March 4. Hundreds of thousands of French citizens are marching today to defend “educational freedom”–that is, uncontrolled state subsidies for private Catholic schools.
With Boris Yeltsin triumphantly defying the establishment in Moscow, Lech Walesa guiding the Polish opposition into Parliament and Imre Pozsgay, a member of the Hungarian Politburo, arguing in B
Is Mikhail Gorbachev, for all his vast presidential powers and
commanding leadership of the Communist Party, merely to be a
transitional ruler of the Soviet Union? If so, a transition to what?
Is Italy on the eve of a major political crisis? Is a change
of regime, or perhaps even the birth of a new republic,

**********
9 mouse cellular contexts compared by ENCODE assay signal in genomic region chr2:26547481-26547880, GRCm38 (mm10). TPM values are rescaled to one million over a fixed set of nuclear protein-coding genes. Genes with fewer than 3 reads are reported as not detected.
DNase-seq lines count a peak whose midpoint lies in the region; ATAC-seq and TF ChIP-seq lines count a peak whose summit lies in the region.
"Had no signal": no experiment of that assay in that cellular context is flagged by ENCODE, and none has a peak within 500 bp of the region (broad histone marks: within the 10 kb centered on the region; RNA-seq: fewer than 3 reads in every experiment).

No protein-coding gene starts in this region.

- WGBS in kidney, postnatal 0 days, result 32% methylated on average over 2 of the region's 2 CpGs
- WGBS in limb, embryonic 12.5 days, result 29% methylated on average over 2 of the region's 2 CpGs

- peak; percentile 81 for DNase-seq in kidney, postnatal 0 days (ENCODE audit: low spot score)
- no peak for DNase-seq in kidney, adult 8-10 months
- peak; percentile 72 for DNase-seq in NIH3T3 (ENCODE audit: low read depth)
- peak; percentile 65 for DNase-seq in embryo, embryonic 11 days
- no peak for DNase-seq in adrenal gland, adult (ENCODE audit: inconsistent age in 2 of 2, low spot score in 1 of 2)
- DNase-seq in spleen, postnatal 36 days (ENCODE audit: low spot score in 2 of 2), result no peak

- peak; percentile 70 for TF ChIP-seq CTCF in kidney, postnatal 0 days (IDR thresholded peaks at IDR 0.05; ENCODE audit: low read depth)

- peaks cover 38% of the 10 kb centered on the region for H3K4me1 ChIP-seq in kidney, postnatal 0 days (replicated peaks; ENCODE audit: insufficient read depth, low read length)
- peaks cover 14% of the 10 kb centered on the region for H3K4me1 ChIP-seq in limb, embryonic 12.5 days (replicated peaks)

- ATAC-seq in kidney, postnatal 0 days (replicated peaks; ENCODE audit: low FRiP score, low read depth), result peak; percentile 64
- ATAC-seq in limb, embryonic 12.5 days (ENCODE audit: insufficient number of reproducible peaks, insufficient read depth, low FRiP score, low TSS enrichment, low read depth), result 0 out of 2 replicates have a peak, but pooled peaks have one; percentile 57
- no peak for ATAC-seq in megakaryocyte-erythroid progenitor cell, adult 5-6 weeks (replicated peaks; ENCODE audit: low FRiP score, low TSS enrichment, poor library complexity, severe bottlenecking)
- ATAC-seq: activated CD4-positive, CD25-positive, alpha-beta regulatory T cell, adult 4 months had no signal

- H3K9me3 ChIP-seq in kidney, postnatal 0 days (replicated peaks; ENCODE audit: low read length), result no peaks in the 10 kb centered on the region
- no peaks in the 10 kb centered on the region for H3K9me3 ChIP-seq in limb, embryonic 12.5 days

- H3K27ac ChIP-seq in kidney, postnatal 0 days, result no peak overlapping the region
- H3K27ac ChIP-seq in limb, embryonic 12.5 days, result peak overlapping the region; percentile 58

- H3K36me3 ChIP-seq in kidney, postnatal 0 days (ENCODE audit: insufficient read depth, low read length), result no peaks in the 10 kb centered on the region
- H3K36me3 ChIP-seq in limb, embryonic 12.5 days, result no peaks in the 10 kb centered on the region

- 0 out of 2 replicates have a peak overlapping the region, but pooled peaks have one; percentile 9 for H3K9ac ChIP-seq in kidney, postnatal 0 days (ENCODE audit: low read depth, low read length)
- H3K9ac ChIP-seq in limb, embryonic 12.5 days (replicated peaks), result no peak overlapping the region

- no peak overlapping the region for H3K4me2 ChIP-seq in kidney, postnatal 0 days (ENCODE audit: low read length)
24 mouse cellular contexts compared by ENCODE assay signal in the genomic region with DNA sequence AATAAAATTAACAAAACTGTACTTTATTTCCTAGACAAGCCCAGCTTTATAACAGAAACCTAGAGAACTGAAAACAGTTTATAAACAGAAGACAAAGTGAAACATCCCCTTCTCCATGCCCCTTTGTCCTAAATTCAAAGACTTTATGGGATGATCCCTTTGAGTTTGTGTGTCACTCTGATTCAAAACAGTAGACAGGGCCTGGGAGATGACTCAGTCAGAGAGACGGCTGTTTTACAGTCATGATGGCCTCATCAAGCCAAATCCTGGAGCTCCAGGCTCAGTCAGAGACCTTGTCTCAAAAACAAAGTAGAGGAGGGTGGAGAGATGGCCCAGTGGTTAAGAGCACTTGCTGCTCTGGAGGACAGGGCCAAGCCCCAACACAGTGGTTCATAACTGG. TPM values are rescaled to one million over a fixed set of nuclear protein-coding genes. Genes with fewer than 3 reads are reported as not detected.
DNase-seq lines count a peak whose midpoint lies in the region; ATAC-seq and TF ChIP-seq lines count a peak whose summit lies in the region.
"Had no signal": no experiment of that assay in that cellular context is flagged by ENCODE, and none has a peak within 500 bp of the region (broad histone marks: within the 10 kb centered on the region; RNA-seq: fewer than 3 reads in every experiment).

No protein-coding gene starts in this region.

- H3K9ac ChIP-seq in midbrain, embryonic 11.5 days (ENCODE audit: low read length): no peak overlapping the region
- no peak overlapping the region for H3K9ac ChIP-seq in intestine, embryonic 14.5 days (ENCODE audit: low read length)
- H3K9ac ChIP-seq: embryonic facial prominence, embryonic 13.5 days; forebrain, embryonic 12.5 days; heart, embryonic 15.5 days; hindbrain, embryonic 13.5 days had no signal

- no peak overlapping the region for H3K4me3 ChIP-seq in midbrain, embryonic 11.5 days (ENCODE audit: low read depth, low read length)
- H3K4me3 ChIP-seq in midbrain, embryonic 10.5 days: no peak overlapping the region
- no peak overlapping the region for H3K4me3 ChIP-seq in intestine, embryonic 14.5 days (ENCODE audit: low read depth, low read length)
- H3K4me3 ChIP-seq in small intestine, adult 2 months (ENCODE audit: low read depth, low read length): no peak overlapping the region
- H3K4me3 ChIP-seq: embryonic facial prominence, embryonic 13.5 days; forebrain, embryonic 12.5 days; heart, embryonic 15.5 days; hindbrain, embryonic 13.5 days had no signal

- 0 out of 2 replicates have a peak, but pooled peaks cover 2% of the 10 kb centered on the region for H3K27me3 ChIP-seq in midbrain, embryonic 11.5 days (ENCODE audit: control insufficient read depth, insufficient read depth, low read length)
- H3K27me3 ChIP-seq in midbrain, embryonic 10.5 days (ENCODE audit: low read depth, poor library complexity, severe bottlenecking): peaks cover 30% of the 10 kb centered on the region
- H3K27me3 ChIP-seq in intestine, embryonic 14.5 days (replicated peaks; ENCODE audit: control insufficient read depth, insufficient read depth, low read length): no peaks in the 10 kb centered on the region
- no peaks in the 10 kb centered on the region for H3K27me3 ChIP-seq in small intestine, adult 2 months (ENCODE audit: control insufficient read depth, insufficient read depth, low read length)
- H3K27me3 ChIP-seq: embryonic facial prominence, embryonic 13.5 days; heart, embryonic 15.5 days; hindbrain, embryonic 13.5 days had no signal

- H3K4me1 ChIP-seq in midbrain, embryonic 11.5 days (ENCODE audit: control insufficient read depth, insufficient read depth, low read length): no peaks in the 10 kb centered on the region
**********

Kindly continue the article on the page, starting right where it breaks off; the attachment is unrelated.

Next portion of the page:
Voici le temps des assassins, the bilingual Algerians could exclaim, echoing Rimbaud, when nearly a year ago, their intellectuals began to be slaughtered by Islamic fundamentalists.
Suspense without passion is France’s strange electoral mood for the moment. President Valéry Giscard d’Estaing’s advisers are both perturbed and fundamentally optimistic.
The French Communist Party has no future in the government. Does it have a future outside it?
There was no miracle at the polls for the regime of Gen. Wojciech Jaruzelski.
Nineteen ninety-three, with its single market and
its important steps toward monetary and political
union, was to have been Europe’s momentous A 1 year.
“How could anyone possibly say that the October Revolution was in vain?” the poet Tvardovsky angrily told Solzhenitsyn in what now seems another age.